Road Rules: Signaling without turning


Question: When coming up behind someone who is signaling to turn left (into a driveway or at an uncontrolled intersection) and stopped waiting for cross traffic to clear, I turn on my left turn signal as well, even though I won’t be turning. When the other car turns, I turn off my signal and go on my way. My husband thinks this is crazy. I think it helps alert people behind me to what is happening ahead of us. I thought I was taught to do this when I learned to drive. Did I just make this up?

Answer: This is a first. I’ve had so many conversations about people turning and not using their turn signal. I’ve never had someone ask about using their turn signal and then not turning. 

I did my best to find some official driver education that supported your method (just to keep your husband from calling you crazy) but I came up empty-handed. We’ve never met, so I’m in no position to make a psychological diagnosis; I’ll leave that up to your husband. However, people have pushed crazier ideas, like the uncle that told her niece it was okay to drive the wrong way down a one-way street, as long as it was only for one block. (It’s not.) Maybe you also have an uncle who gave you some well-meaning but not great advice. 

You won’t find anything in the law that suggests drivers should attempt to communicate the movements of other vehicles. But I can’t find anything that states it’s illegal. Even so, “legal” is not the same as “good idea.” There’s no law against transporting a gallon of house paint without a lid in your passenger seat, but at your first hard brake you’ll regret it.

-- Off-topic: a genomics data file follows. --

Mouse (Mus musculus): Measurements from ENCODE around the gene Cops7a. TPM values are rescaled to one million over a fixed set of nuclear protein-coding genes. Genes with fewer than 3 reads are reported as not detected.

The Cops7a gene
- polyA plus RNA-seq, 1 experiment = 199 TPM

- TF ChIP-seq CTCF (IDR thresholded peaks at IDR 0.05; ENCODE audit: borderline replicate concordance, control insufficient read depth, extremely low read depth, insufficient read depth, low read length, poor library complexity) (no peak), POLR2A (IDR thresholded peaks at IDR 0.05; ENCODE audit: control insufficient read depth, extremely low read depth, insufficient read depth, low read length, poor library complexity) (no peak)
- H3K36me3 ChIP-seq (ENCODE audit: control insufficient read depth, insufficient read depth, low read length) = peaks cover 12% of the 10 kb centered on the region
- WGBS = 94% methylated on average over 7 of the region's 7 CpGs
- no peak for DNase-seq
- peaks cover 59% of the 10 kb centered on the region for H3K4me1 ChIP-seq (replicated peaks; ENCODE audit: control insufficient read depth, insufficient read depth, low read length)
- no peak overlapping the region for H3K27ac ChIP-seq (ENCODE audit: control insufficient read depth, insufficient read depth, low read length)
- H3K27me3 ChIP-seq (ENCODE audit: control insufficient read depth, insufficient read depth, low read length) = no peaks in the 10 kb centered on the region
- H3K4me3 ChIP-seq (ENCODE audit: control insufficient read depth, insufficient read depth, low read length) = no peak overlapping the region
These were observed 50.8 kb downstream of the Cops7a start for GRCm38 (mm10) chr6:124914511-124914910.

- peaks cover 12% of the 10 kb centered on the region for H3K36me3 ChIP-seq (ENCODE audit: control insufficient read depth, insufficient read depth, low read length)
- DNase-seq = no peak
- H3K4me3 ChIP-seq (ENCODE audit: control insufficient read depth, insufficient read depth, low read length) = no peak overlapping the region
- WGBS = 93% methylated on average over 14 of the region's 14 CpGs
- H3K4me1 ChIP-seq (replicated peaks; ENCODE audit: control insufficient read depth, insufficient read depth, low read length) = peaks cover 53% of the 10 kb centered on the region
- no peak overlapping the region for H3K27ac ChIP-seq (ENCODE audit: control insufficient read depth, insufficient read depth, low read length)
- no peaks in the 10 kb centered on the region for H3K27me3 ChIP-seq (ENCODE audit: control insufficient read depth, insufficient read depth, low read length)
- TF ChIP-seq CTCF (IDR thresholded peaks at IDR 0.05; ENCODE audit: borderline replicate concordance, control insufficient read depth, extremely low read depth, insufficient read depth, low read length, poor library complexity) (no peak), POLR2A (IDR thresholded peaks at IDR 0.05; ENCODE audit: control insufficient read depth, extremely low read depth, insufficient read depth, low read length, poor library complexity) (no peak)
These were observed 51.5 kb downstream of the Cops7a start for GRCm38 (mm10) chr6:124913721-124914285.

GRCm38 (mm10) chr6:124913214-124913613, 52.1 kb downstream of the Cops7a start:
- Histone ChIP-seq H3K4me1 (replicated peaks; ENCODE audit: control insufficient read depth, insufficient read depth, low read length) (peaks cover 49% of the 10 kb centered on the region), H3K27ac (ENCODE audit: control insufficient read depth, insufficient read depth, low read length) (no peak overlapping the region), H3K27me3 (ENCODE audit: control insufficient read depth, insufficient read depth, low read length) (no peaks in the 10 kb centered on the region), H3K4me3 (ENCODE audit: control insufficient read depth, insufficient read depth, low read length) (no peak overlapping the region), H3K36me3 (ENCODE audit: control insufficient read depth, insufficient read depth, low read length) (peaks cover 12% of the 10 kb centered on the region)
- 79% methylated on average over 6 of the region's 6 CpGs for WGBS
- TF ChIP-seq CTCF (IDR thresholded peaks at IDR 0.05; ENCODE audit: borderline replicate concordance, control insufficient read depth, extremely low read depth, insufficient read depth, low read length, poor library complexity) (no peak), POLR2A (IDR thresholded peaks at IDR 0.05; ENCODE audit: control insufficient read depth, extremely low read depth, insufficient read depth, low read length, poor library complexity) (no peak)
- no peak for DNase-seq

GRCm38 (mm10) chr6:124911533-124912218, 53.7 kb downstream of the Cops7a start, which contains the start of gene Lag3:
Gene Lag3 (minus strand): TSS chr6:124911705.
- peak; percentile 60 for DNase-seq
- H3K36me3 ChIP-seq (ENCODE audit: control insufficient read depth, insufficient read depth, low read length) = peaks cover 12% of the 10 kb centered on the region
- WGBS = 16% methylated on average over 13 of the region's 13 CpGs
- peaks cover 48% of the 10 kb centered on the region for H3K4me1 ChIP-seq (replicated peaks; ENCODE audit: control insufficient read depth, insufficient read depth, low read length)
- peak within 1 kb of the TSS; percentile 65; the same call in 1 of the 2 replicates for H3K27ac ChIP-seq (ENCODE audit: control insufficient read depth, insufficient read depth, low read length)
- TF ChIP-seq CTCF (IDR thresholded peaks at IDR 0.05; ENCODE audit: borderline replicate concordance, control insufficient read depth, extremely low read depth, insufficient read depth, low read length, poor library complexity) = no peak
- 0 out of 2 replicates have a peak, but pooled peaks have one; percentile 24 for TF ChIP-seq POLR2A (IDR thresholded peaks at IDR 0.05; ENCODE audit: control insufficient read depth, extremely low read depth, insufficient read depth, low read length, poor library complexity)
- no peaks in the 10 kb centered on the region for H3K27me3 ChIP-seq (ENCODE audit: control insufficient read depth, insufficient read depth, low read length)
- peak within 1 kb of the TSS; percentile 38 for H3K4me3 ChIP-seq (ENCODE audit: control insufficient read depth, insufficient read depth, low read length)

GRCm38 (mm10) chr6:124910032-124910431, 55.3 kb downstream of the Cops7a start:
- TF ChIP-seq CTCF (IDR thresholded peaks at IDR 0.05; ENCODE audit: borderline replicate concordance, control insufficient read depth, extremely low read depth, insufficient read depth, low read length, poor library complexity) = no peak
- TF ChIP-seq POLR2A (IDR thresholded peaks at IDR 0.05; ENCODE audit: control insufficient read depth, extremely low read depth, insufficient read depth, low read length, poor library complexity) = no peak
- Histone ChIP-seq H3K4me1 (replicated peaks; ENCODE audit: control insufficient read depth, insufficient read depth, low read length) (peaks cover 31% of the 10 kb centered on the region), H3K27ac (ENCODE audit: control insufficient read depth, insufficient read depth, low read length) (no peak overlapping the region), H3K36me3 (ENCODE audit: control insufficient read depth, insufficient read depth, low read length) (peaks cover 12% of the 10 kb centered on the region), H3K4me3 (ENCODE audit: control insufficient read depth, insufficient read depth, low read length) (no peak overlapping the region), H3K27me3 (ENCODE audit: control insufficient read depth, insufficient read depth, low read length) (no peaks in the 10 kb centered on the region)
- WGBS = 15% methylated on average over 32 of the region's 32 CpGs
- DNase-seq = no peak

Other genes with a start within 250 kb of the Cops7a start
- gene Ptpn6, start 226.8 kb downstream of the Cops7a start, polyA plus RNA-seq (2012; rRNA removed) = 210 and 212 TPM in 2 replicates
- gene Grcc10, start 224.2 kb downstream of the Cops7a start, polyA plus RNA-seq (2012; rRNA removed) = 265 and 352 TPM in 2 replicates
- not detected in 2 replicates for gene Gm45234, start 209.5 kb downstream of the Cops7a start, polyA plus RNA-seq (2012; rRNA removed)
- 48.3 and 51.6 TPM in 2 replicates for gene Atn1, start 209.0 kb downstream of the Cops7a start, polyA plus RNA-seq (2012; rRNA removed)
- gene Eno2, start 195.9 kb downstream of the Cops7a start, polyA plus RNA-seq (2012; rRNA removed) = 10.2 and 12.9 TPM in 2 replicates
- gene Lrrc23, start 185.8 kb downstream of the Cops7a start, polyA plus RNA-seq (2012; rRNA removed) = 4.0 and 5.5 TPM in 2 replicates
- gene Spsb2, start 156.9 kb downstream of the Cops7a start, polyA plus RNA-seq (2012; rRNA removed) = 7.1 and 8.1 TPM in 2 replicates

And while it may be legal, it at the least appears inconsistent with the intent of the law. The law that requires drivers to use turn signals when turning also states that turn signals “shall not be flashed on one side only on a disabled vehicle, … nor be flashed on one side only of a parked vehicle …” Those scenarios are a bit different from your situation, in that they could mislead another driver to believe that the vehicle with its signal on intends to pull into traffic, but there’s an underlying premise that your signal shouldn’t misrepresent your intention. 

The law requires drivers to signal their plans, and we’ve come to expect that a driver’s signals represent their own actions. I appreciate your desire to help other drivers, but your brake lights should be sufficient to let the driver behind you know that something is going on up ahead. By signaling you may also be inadvertently creating a hazard. If the driver behind you sees that the two cars in front of them are turning left, they may decide to pass on the right, which can be legal in some situations. If you then cancel your signal and go straight, you could end up in a collision as the driver pulls back into what they expected to be an open lane, or you may run the other driver off the road. 

We have a limited number of tools to communicate with each other on the road. It’s universally agreed that the turn signal means, “I’m planning on turning.” If you give it another meaning, you leave other drivers guessing. Someday our cars may be smart enough to talk to each other and share what’s happening up ahead. Until then, I’d stick with the commonly understood meaning of the turn signal.

Doug Dahl is a manager with the Washington Traffic Safety Commission, Region 11 and publishes


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